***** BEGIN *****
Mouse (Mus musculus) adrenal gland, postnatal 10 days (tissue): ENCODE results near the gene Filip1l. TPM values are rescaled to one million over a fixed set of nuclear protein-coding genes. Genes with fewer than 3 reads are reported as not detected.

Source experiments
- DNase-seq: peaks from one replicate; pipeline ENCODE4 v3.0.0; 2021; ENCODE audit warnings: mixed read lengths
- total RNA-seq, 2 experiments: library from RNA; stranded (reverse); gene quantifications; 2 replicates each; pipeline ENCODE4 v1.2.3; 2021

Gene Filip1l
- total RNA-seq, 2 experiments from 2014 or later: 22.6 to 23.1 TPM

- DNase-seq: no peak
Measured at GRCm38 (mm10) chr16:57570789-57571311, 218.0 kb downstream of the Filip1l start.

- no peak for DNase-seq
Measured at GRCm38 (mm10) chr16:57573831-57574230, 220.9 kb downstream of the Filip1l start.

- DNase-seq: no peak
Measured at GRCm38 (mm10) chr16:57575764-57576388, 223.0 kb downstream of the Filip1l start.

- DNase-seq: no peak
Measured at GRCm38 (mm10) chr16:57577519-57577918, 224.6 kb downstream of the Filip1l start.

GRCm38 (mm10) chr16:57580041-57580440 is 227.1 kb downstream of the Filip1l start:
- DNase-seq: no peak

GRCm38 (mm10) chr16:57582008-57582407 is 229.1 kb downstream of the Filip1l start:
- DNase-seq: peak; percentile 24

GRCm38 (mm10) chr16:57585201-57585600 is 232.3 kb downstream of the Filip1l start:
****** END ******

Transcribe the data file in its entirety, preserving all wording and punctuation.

Mouse (Mus musculus) adrenal gland, postnatal 10 days (tissue): ENCODE results near the gene Filip1l. TPM values are rescaled to one million over a fixed set of nuclear protein-coding genes. Genes with fewer than 3 reads are reported as not detected.

Source experiments
- DNase-seq: peaks from one replicate; pipeline ENCODE4 v3.0.0; 2021; ENCODE audit warnings: mixed read lengths
- total RNA-seq, 2 experiments: library from RNA; stranded (reverse); gene quantifications; 2 replicates each; pipeline ENCODE4 v1.2.3; 2021

Gene Filip1l
- total RNA-seq, 2 experiments from 2014 or later: 22.6 to 23.1 TPM

- DNase-seq: no peak
Measured at GRCm38 (mm10) chr16:57570789-57571311, 218.0 kb downstream of the Filip1l start.

- no peak for DNase-seq
Measured at GRCm38 (mm10) chr16:57573831-57574230, 220.9 kb downstream of the Filip1l start.

- DNase-seq: no peak
Measured at GRCm38 (mm10) chr16:57575764-57576388, 223.0 kb downstream of the Filip1l start.

- DNase-seq: no peak
Measured at GRCm38 (mm10) chr16:57577519-57577918, 224.6 kb downstream of the Filip1l start.

GRCm38 (mm10) chr16:57580041-57580440 is 227.1 kb downstream of the Filip1l start:
- DNase-seq: no peak

GRCm38 (mm10) chr16:57582008-57582407 is 229.1 kb downstream of the Filip1l start:
- DNase-seq: peak; percentile 24

GRCm38 (mm10) chr16:57585201-57585600 is 232.3 kb downstream of the Filip1l start: